That’s the provocative question Professor Stephen Bainbridge poses in his TCS Daily Column. We say: Don’t give the clients any ideas.
(Of course, if the dying lawyer writhes on the floor in agony for six minutes before expiring, expect to get billed for that tenth of an hour.)
Professor Bainbridge asks this rhetorical question: “[W]hy does anybody hire transactional lawyers?” After all, frequently they “giv[e] advice that could be given by other professionals.” Plus, they’re annoying. And expensive.
He outlines two competing hypotheses for explaining the work of corporate lawyers: the “Pie Division Role” and the “Pie Expansion Role.” Under the former, which takes a zero-sum view of the world, lawyers try to maximize the gains of their own client. Under the latter, which does not take a zero-sum view, “the lawyer makes everybody better off by increasing the size of the pie.”
Bainbridge argues that training of transactional lawyers should focus more on the “Pie Expansion” model. To demonstrate the limitations of the “Pie Division” role, he gives this example:
You and a friend go out to eat. You decide to share a pizza, so you need to agree on its division. Would you hire somebody to negotiate a division of the pizza? Especially if they were going to take one of your slices as their fee?
But isn’t this exactly what corporate lawyers do — and how they earn their seven-figure paydays?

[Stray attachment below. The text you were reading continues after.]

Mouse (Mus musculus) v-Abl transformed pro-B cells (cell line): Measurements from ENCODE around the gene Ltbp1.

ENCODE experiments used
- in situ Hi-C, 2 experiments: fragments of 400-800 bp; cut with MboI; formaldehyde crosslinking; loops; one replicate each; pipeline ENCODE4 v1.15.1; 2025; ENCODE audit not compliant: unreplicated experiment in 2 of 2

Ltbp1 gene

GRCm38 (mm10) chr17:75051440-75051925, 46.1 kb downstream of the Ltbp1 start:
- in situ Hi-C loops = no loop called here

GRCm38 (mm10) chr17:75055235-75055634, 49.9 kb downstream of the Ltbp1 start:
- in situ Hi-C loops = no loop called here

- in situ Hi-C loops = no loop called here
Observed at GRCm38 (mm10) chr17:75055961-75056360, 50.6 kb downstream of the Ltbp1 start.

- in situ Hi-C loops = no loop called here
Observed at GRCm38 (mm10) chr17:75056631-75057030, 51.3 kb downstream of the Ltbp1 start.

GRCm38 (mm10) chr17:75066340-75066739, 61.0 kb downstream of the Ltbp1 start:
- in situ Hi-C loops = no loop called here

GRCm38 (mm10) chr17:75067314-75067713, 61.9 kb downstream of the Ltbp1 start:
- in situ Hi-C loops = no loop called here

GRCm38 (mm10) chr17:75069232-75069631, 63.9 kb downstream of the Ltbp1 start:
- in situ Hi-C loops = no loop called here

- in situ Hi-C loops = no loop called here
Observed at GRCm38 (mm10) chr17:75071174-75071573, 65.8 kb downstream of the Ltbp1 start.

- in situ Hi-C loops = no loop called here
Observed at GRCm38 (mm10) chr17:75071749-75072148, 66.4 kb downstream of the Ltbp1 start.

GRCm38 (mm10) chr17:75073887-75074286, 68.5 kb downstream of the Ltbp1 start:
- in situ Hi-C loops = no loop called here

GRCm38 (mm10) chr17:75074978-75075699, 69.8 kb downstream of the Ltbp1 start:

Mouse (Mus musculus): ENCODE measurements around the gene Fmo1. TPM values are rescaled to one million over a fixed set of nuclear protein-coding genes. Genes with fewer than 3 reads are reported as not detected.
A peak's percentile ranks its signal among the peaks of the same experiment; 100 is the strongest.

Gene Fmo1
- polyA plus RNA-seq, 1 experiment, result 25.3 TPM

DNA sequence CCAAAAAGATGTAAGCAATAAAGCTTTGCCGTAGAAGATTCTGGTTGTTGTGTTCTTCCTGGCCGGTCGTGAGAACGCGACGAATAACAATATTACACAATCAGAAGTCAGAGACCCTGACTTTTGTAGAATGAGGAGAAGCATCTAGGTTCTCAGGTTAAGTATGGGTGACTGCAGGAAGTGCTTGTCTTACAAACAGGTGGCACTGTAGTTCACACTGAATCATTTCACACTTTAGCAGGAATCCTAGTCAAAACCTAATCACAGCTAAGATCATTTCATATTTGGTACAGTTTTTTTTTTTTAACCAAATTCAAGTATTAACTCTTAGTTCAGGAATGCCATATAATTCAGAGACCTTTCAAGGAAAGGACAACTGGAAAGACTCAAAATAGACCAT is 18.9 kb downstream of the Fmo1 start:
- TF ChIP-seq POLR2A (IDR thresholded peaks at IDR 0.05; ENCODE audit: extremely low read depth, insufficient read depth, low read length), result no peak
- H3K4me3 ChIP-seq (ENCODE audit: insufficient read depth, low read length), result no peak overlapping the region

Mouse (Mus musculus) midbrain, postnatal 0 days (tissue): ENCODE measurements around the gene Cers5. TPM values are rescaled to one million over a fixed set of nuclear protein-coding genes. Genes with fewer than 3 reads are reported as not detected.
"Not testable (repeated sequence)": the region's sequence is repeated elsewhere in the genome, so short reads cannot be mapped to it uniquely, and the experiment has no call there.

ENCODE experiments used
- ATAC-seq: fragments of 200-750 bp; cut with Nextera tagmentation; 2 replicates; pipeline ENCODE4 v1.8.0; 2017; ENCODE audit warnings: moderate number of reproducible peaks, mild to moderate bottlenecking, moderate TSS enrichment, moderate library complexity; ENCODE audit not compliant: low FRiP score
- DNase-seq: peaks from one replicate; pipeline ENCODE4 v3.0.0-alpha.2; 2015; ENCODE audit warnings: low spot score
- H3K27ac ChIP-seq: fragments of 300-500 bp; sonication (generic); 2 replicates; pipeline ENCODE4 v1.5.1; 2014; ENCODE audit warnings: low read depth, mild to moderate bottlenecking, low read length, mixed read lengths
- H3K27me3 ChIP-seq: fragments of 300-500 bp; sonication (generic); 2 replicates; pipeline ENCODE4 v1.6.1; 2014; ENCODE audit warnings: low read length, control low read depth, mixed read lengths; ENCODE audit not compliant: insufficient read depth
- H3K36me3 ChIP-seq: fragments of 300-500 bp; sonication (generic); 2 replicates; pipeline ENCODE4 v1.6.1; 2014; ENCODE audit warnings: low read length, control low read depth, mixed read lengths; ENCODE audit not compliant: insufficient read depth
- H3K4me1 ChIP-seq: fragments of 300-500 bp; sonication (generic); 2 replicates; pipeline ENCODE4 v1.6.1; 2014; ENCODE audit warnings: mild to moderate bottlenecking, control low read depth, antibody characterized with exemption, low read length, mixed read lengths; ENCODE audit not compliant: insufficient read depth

We offer our own, somewhat cynical take on Professor Bainbridge’s pizza example, after the jump.
This is how we envision the pizza consumption process, with transactional lawyers involved:
You and a friend go out to eat, and you decide to share a pizza. Each of you hires a corporate lawyer to negotiate its division.
The piping hot pizza is brought out to your table. Before you can eat it, the corporate lawyers tell you and your friend that they must do their “due diligence.”
You sit at the table, watching the pizza cool, while the lawyers muck around in the kitchen. You hear the clanging of pots and pans.
After an eternity, the lawyers emerge. Your lawyer informs you that, based upon his comprehensive review, he has concluded that this pizza is made of dough, tomato sauce, and cheese.
Your lawyer then warns you about the pitfalls of pizza consumption. You might get heartburn or indigestion. If you’re lactose-intolerant, the cheese might upset your stomach. The pizza may contain trans fats.
Your lawyer adds that, if you eat the pizza too soon after it emerges from the oven, you could burn your tongue. Of course, there’s no danger of that now, since the pizza grew cold a long time ago.
Then your lawyer turns to the lawyer for your friend. It’s time to negotiate. They step outside the pizza parlor and argue, in animated fashion, for half an hour.
The oil on the surface of the pizza is starting to congeal. Your stomach is grumbling audibly.
Finally, the lawyers return. They have concluded that you and your friend should divide the eight-slice pie evenly, fifty-fifty. After each lawyer takes out his one-slice fee, that leaves you and your friend with three cold, soggy slices apiece.
At this point, you have no desire to eat the pizza, which is completely disgusting. So you go up to the counter and order a garden salad. It’s so much healthier than pizza.
Your transactional lawyer just increased your lifespan. Aren’t corporate lawyers great?
First, Kill All the Transactional Lawyers? [TCSDaily via ProfessorBainbridge]